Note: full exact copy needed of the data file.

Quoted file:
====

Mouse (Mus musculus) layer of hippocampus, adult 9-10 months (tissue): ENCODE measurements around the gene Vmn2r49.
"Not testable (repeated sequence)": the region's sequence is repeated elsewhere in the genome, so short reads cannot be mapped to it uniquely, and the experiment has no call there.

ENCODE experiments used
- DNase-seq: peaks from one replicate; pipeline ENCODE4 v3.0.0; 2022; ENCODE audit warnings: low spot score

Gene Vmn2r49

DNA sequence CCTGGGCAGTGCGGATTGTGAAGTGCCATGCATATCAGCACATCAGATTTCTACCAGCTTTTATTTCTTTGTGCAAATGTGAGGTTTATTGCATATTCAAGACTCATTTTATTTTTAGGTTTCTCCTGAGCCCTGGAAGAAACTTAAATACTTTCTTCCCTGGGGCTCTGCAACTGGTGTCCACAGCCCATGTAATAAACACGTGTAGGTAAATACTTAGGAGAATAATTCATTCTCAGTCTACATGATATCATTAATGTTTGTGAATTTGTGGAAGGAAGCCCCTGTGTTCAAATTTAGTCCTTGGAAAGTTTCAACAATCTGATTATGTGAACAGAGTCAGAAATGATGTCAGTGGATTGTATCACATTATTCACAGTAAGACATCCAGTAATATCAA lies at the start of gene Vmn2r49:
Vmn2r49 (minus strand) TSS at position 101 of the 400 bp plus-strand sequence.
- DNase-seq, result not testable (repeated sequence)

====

Mouse (Mus musculus) layer of hippocampus, adult 9-10 months (tissue): ENCODE measurements around the gene Vmn2r49.
"Not testable (repeated sequence)": the region's sequence is repeated elsewhere in the genome, so short reads cannot be mapped to it uniquely, and the experiment has no call there.

ENCODE experiments used
- DNase-seq: peaks from one replicate; pipeline ENCODE4 v3.0.0; 2022; ENCODE audit warnings: low spot score

Gene Vmn2r49

DNA sequence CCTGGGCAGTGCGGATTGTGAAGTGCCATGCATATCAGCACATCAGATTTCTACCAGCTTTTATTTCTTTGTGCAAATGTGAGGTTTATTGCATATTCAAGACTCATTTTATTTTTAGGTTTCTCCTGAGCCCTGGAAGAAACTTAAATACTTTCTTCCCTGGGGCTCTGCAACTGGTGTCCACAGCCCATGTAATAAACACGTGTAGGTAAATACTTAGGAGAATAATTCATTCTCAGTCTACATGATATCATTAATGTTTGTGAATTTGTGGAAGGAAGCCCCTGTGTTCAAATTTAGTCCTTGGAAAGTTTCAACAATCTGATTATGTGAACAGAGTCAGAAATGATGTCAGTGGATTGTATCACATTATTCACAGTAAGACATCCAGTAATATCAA lies at the start of gene Vmn2r49:
Vmn2r49 (minus strand) TSS at position 101 of the 400 bp plus-strand sequence.
- DNase-seq, result not testable (repeated sequence)